CARACAS -- President Hugo Chávez won an additional six-year term in October but was never sworn in. When he died Tuesday, after an 18-month battle with cancer, it revived questions about exactly who should be in charge of this oil-rich nation until new elections can be held.
The constitution says that if a president dies before taking office, then the head of the National Assembly, in this case, Diosdado Cabello, should take charge and oversee elections within 30 days.
But on Tuesday, Foreign Minister Elías Jaua reiterated the administration’s contention that Vice President Nicolás Maduro will be acting president, even as he runs to keep the office.
The administration is relying on a Jan. 9 ruling by the Constitutional Court that said because Chávez was a sitting president, the swearing-in ceremony was a mere formality and could wait until he was healthy. Many suspected that there would be a bedside swearing-in when he was brought back to Caracas two weeks ago.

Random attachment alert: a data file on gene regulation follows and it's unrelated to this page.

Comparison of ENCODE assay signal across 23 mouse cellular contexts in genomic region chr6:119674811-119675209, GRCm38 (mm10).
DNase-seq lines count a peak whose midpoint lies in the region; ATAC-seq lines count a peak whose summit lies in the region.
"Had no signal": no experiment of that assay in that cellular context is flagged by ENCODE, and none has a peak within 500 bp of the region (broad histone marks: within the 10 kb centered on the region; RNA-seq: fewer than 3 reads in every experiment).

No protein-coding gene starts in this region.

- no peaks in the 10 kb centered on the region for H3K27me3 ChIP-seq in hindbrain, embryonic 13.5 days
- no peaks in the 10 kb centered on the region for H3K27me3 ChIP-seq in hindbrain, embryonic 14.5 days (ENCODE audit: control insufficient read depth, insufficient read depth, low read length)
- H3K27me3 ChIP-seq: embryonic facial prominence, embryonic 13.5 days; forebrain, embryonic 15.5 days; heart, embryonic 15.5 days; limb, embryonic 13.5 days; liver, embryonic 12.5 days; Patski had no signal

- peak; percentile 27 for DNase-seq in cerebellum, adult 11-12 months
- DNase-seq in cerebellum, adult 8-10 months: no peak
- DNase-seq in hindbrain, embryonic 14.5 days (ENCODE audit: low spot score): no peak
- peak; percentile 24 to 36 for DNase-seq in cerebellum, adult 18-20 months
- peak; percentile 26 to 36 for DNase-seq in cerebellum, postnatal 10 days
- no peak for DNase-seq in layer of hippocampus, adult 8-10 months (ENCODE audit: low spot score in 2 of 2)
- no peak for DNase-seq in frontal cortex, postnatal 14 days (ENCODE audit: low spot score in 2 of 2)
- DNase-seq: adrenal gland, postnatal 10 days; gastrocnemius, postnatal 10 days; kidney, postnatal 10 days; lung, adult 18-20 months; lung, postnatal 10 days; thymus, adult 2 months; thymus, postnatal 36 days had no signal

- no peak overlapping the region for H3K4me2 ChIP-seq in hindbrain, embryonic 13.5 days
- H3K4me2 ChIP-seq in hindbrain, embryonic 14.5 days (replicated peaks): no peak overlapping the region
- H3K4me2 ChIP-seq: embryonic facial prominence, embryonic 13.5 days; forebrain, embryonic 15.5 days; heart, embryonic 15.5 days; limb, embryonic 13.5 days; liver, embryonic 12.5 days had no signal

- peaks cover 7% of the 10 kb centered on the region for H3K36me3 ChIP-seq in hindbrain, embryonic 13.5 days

But it never happened. To complicate matters, congress has not convened to organize a temporary succession.
“The National Assembly needs to meet and declare the presidency ‘absolutely vacant’ and swear someone in,” said Jose Vicente Haro, a constitutional law expert. “This worries me, because there’s a lot of confusion right now.”
While Haro said the clock on new elections would not begin ticking until congress declares the vacancy, others said that Chávez’s death opened the 30-day window.
While these issues will likely remain a matter of debate among constitutional lawyers, the fact is the government has already made up its mind about having Maduro at the helm, said Cecilia Sosa Gomez, a former chief justice.
“But right now we are a country without anyone in charge,” she said. “They need to move quickly.”